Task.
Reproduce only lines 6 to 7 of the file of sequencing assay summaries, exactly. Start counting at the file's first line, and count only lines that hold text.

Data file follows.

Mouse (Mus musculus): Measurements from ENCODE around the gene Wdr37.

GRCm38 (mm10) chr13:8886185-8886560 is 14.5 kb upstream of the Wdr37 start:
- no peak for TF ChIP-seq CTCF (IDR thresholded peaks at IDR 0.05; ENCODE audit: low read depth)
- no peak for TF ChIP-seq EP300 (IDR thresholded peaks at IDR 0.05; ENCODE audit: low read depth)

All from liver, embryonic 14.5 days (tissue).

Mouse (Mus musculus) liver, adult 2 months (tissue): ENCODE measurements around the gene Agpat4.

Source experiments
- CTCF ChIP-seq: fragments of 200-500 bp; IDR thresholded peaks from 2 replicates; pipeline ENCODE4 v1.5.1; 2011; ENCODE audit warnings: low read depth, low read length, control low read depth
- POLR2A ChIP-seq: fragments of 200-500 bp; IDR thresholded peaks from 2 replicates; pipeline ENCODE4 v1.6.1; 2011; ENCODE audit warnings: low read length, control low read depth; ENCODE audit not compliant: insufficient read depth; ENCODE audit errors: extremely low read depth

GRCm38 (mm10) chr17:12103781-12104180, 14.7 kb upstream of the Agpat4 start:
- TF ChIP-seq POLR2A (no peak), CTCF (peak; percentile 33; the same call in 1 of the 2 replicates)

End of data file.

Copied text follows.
Mouse (Mus musculus) liver, adult 2 months (tissue): ENCODE measurements around the gene Agpat4.

Source experiments